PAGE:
Trap that heat!

So what's not so good? Well, I think the zipper is overkill. It is massive, a smaller would due the job just as fine. The function of a two-way sipper is also lost on me. I like it simple. Like a simple, small, one-way zipper. The dual draw-cord adjustable hem is nice, but I wonder if one would be enough? I'd mention Primaloft Eco as a filling for superior environmental credibility, but the Bise Mk III has it, so no need to point that out.


Freedom to drink coffee without losing heat.

What's good. The piece of fabric on the zipper is perfect, robust, big enough to operate with mitts and looks nice. The pockets are also very well made, and I like them a lot. It is black. Even when walking at a good pace and perspiring, it keeps me super warm. It is actually so warm that my girlfriend likes to loan it from me. It is made in Portugal, thus it didn't travel halfway around the globe.

Conclusion? Well, while I prefer to start the day's walking with only my baselayer and maybe a hardshell, autumn and winter mean that a bit of extra insulation will make me more comfortable. My arms are not in need of much extra insulation, but the core is - that is where a synthetic vest shines. With a down vest I'd be worried that my perspiration makes the down collapse if I don't take it off once start to perspire; with a synthetic vest I can be a bit more careless (read: lazy) and walk in comfort. The garment being black means it dries a bit quicker in the sun as well, but as we know, synthetic fill retains 75% of its warmth when wet so it is no biggie when drying isn't a option. Which means the Bise Mk II is a great garment to bring along in any season, where a bit of extra, good looking warmth is needed!

The Bise MkII is currently on offer at Finisterre, so go get one while they last. If you're too slow, you might want to get the Bise Mk III which comes in new colours, received a inside pocket and Primaloft Eco for insulation.

Book Corner: Allen & Mike's Really Cool Backcountry Ski Book

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Time for another book review, it even fits with the season and your upcoming needs. Allen & Mike's Really Cool Backcountry Ski Book, the "Revised and Even Better!" version, is a superb, humours read worth your time. It doesn't take long to read cover to cover - I needed an afternoon, and English ain't my mother tongue - but you will go back many times to look up the great illustrations and useful advice.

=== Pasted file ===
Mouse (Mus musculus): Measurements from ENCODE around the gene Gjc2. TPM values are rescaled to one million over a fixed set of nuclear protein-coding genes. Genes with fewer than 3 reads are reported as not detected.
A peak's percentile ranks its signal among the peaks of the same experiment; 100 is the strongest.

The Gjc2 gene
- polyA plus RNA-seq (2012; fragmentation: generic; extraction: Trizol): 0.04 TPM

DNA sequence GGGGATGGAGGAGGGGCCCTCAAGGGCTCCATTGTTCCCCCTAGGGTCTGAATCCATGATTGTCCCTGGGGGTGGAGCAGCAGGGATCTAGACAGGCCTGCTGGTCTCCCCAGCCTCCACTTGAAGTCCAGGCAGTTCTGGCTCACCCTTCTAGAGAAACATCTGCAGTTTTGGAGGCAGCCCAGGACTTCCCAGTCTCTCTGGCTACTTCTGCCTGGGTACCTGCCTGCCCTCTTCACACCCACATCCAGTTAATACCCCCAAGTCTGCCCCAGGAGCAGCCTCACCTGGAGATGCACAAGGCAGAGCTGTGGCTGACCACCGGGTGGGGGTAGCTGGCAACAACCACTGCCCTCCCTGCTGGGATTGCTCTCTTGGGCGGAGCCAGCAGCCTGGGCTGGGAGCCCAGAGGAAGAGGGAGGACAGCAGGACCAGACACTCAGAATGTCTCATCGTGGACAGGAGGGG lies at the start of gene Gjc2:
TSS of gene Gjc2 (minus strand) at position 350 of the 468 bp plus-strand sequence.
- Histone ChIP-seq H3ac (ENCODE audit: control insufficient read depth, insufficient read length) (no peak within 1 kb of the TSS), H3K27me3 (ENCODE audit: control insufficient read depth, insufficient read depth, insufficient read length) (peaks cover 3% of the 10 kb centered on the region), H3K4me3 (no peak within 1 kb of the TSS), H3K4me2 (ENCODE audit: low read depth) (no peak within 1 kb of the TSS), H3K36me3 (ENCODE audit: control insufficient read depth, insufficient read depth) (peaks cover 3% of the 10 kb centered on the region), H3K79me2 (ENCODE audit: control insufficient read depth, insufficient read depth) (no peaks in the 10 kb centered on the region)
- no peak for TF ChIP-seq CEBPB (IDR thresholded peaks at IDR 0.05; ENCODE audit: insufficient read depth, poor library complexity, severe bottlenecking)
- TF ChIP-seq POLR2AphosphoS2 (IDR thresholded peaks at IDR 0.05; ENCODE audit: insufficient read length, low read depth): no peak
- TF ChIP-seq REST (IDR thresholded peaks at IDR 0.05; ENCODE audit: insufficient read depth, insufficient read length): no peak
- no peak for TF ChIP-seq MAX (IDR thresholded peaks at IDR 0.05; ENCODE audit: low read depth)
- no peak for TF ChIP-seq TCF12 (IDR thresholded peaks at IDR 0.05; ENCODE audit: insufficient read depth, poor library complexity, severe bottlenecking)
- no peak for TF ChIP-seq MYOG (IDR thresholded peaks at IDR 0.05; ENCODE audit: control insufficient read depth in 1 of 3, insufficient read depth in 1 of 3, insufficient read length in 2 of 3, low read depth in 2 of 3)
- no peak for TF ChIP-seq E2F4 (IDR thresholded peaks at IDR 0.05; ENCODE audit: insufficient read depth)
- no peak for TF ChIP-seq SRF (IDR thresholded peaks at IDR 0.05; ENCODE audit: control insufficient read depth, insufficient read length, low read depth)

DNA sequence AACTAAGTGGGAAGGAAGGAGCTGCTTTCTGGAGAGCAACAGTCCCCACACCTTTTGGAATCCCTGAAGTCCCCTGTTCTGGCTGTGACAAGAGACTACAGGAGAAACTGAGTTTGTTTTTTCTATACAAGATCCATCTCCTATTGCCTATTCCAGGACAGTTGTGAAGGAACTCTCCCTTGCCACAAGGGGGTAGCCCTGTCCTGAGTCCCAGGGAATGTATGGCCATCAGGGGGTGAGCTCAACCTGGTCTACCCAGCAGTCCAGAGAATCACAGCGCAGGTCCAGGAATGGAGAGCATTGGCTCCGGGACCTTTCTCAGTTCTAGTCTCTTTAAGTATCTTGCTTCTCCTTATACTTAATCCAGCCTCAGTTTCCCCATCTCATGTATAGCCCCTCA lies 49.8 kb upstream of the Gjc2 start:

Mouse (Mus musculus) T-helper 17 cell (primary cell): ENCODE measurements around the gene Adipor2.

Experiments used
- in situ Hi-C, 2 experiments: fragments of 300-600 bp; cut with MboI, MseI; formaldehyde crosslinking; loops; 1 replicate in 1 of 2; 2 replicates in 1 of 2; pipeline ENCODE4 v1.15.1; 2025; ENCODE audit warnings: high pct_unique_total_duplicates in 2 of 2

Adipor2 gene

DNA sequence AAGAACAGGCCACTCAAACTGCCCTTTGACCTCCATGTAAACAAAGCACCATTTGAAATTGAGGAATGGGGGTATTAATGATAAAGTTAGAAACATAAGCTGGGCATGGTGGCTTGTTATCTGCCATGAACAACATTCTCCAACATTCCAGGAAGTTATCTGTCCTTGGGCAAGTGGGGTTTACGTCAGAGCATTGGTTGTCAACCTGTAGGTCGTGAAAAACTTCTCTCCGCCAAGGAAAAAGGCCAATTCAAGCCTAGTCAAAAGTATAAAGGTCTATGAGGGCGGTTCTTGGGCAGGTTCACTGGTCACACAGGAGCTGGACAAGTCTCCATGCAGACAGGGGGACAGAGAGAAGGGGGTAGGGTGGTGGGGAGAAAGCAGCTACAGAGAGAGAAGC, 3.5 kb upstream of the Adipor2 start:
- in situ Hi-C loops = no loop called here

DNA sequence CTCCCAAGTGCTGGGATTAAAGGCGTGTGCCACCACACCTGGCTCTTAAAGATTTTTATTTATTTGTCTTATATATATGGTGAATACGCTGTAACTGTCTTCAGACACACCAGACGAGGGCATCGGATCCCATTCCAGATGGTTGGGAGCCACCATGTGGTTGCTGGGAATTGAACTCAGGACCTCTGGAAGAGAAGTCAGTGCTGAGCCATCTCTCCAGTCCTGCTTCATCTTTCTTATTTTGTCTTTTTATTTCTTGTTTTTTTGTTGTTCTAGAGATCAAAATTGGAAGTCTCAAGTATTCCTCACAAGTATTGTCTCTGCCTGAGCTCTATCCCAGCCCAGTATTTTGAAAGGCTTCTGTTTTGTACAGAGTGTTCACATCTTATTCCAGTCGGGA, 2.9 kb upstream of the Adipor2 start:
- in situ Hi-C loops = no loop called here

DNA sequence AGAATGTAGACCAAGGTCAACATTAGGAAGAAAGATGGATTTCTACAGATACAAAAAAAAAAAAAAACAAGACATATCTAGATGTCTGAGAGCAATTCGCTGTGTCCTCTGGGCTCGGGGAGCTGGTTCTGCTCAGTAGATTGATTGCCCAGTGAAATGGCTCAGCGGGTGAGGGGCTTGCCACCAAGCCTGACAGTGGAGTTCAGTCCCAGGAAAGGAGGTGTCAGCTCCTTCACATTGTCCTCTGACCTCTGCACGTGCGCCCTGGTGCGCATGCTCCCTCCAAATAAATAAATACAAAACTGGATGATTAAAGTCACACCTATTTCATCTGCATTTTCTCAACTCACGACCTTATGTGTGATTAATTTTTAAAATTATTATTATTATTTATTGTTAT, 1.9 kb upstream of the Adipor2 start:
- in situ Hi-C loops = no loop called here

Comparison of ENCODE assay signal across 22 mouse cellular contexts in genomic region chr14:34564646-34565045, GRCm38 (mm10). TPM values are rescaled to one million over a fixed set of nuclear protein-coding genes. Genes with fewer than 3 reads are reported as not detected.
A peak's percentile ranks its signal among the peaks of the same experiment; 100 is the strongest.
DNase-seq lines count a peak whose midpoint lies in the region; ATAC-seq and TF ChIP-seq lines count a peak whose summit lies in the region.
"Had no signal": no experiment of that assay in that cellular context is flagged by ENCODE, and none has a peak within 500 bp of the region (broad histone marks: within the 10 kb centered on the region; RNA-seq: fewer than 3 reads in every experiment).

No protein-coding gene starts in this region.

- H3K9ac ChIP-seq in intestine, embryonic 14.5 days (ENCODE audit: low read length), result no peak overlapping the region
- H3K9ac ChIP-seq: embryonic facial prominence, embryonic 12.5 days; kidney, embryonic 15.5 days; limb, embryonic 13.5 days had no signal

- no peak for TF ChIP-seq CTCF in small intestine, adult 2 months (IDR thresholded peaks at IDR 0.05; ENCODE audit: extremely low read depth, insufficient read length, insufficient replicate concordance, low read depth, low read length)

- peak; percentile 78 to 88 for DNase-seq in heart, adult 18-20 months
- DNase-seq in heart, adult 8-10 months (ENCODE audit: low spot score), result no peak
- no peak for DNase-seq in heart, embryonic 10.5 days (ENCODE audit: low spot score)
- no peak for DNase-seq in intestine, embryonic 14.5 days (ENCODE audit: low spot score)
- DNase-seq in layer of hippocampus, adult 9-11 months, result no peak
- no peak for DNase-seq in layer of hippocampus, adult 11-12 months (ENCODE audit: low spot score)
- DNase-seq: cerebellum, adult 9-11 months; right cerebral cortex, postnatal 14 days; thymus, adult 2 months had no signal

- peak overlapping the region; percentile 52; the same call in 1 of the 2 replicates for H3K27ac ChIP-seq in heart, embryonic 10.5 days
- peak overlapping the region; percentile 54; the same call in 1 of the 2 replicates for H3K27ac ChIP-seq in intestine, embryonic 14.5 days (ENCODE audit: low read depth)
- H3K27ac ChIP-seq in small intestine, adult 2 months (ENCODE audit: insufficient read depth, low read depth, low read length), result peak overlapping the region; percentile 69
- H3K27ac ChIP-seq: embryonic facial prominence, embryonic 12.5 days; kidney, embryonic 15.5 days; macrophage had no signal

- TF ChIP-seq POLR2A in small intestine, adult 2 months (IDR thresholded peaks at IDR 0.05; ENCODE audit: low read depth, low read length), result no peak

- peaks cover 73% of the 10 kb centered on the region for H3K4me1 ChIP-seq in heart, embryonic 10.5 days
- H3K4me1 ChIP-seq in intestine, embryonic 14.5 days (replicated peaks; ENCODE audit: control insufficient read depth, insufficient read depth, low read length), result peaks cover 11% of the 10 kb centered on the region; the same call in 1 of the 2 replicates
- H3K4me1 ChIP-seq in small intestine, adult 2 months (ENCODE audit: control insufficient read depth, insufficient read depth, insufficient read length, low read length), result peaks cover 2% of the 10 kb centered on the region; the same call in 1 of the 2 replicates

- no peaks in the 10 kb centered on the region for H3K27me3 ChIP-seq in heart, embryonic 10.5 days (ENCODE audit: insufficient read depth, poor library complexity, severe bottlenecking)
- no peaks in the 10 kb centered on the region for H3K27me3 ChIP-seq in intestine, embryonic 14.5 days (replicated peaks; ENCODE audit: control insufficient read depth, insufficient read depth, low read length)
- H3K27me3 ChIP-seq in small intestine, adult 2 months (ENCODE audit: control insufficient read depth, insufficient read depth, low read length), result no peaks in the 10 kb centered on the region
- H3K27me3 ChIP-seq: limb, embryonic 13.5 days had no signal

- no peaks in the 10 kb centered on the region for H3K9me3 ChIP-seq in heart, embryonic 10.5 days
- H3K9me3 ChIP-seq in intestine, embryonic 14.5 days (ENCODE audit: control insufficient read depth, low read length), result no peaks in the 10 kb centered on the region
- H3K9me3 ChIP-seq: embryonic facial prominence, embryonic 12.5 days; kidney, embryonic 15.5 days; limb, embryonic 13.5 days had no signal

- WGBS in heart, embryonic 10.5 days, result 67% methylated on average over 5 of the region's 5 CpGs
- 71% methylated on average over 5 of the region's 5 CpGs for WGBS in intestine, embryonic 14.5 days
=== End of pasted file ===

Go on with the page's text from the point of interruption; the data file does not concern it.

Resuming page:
The book has 120 pages full of the funny & informative illustrations of Mike Clelland and the knowledge of Allen O'Bannon. Both have been working for NOLS for many years, and know how to be warm and comfortable in winter. I have been out in winter plenty of times, but still picked up some useful advice from their book - I for example wasn't aware of the way to keep water unfrozen overnight in the snow. The highlight for me is likely their extensive section on how to build snowshelters - from quinzees over dugloos to doghouses.

Even if you belong to the folk who carry a double-wall tent in winter, the book will have some tips for you. My list of useful tips which I took away:

1. Avalanche safety
2. How to sh!t in the snow
3. How to build a comfy snow shelter
4. How to build a pimped-out kitchen in the snow, including a place to keep water from freezing
5. Backcountry manners in winter aka Minimum Impact & Backcountry Ethics
6. Snowmobilers are morons (OK, I knew this already!)
7. Snow camping tips & tricks - how to dry wet gear & useful pockets in undergarments
8. Basic ski techniques
9. A shovel in winter can be a very useful tool

If you're planning to be out in winter, in the backcountry, on skis, snowshoes, splitboard or snowboard, I think this is a great book to have read. Besides that the two authors know how to disclose information in an easy and understandable way, the illustrations clear up some questions which you might have and make you smile.

To get your paperback or Kindle copy, click the underneath photo or link (Updated link to an affordable copy!)




Disclosure: If you buy the book via the link I will earn a couple of cents, as I have a Amazon Affiliate Account.